Call for urgent funding for children’s services amid ‘breaking point’ fears

Children’s services must receive urgent funding if vulnerable youngsters in England’s poorest areas are to receive help during the coronavirus pandemic, five charities have said.

Local authorities’ services were experiencing a funding crisis before the outbreak, which may push them to “breaking point”, the Children’s Services Funding Alliance (CSFA) has warned.

The “need, and poor financial situation, of these authorities is likely to continue to deteriorate”, they warned.

The CSFA, which includes Action for Children, Barnardo’s, the Children’s Society, the National Children’s Bureau and the NSPCC shared their analysis with the Treasury.

They are calling for Chancellor Rishi Sunak to provide more longer term funding that will level up communities by being distributed according to need, and help councils intervene earlier when families need help.

Local authorities were operating with £2.2 billion less funding for children in 2018-19 compared with 2010-11, according to previous CSFA estimates based on Government data.

And budgets have increasingly been spent on services they are obliged to deliver, such as safeguarding and children in care, they say.

Spending in these areas is estimated to have risen 29% since 2010-11.

But the charities said these interventions are not improving outcomes for children, with some local authorities connecting a rise in child protection plans to a lack of early intervention work to prevent problems escalating.

The charities also said local authorities covering the most deprived areas have seen more than twice the size of cut to funding as the least deprived parts.

These are areas which tend to have high levels of unemployment and free school meal eligibility and are most likely to be vulnerable to the effects of the pandemic.

Government figures show local authorities have spent an additional £136 million on children’s social care between March and July, and there are ”early indications” local authorities are facing rising levels of need.

If need increases but is not matched with funding, the charities warned “we are likely to see an acceleration in a trend towards late intervention spending”.

One person working in children’s social care told the charities: “We are saying early help is most important in the lives of these children and young people.

“And that juxtaposition of having to say ‘this is really important but this is where we’re going to take the money from’, I think, is the real challenge of where we’re at in this point in time.”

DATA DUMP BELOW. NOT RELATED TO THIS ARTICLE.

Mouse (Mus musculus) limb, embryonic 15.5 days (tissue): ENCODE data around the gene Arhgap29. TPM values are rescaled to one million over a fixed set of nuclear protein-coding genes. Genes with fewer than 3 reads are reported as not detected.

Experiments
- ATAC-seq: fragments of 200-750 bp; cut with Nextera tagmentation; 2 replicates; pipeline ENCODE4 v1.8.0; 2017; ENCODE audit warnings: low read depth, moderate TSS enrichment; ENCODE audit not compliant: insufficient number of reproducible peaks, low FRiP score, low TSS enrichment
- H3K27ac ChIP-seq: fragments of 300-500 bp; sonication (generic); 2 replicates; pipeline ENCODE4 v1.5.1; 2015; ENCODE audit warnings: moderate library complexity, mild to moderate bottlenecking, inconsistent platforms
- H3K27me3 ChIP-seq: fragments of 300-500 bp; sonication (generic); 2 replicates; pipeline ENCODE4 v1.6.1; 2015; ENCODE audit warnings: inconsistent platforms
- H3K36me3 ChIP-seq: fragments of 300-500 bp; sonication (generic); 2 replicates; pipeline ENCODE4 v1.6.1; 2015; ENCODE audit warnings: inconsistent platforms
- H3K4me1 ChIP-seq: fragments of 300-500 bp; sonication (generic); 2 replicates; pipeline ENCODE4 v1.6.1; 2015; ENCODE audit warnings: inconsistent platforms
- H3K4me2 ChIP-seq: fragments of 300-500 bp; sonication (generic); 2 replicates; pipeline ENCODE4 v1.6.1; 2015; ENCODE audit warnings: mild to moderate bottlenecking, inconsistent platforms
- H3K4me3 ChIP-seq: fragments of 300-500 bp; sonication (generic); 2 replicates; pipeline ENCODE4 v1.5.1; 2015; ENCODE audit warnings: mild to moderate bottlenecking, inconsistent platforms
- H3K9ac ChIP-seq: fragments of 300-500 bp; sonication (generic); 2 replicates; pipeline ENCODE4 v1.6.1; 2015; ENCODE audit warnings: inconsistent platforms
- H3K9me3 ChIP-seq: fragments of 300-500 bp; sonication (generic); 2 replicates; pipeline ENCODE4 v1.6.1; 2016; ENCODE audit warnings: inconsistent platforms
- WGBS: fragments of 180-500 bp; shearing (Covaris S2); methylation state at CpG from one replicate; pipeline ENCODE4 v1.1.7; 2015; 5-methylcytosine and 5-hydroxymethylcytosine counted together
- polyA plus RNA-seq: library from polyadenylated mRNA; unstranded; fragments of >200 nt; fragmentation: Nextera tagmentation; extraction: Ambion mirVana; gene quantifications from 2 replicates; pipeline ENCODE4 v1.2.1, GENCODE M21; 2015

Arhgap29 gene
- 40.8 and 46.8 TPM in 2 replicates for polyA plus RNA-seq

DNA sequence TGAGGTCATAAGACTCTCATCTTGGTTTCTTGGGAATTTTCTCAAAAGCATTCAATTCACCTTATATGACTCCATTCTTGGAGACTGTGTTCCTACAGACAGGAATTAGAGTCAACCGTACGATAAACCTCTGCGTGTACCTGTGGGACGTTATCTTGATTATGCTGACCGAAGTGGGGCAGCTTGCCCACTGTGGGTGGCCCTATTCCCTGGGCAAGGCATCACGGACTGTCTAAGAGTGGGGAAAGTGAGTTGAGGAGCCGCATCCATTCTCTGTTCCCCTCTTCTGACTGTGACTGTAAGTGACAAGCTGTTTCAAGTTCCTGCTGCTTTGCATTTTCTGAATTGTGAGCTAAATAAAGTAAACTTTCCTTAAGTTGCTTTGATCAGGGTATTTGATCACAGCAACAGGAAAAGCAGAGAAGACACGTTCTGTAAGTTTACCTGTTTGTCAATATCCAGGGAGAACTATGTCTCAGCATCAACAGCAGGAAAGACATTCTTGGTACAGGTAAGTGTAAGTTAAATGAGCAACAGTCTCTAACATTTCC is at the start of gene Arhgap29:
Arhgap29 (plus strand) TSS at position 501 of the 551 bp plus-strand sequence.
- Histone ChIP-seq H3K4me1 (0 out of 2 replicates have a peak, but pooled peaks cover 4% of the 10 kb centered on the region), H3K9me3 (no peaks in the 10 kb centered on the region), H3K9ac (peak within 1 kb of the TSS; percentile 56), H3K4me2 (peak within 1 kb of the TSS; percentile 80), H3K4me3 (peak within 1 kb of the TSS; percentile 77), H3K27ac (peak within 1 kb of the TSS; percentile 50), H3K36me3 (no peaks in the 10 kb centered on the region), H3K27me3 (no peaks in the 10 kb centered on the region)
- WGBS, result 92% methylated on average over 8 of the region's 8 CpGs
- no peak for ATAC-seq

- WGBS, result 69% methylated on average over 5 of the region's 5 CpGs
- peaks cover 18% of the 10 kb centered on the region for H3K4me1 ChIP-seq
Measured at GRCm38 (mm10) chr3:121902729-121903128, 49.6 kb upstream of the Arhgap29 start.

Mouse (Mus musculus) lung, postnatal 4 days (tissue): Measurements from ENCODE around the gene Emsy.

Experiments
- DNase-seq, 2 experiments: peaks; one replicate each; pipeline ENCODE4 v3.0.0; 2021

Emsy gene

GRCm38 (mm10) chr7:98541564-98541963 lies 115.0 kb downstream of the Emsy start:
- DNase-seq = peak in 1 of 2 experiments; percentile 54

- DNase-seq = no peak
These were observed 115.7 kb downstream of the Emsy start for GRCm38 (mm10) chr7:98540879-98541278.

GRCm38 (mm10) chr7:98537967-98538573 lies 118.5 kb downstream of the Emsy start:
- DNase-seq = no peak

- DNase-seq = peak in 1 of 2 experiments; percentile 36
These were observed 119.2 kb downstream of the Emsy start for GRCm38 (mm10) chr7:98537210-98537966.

NSPCC chief executive Peter Wanless said “papering over the cracks” is not an option if the Government is serious about protecting children across England from the pandemic’s long-term impact.

He said: “A decade of under-investment by central Government meant local authorities across the country cut back on preventive and early intervention services while spending more on increasingly expensive care placements.

“The crisis will dramatically worsen this unsustainable situation as the risks to children increase while the financial impact undermines local authorities’ ability to respond, especially in more deprived areas that have already experienced the greatest losses in funding.”

Anna Feuchtwang, chief executive of the National Children’s Bureau, said: “We fear that this added pressure could push some councils over the edge.

“In this context, the notion of intervening early to support children and families is being dropped, as services focus scarce resources on emergency cases.”

Imran Hussain, director of policy and campaigns at Action for Children, added: “A system geared only for crisis guarantees more children will end up in crisis.”

Councillor Judith Blake, chairwoman of the Local Government Association’s children and young people board, said: “If we are to avoid families falling into crisis and causing long-term damage to the prospects of children and young people, the spending review needs to ensure councils have enough funding to reinvest in the preventative services that children, young people and families need, as soon as they need it – and before problems escalate and reach crisis point.”

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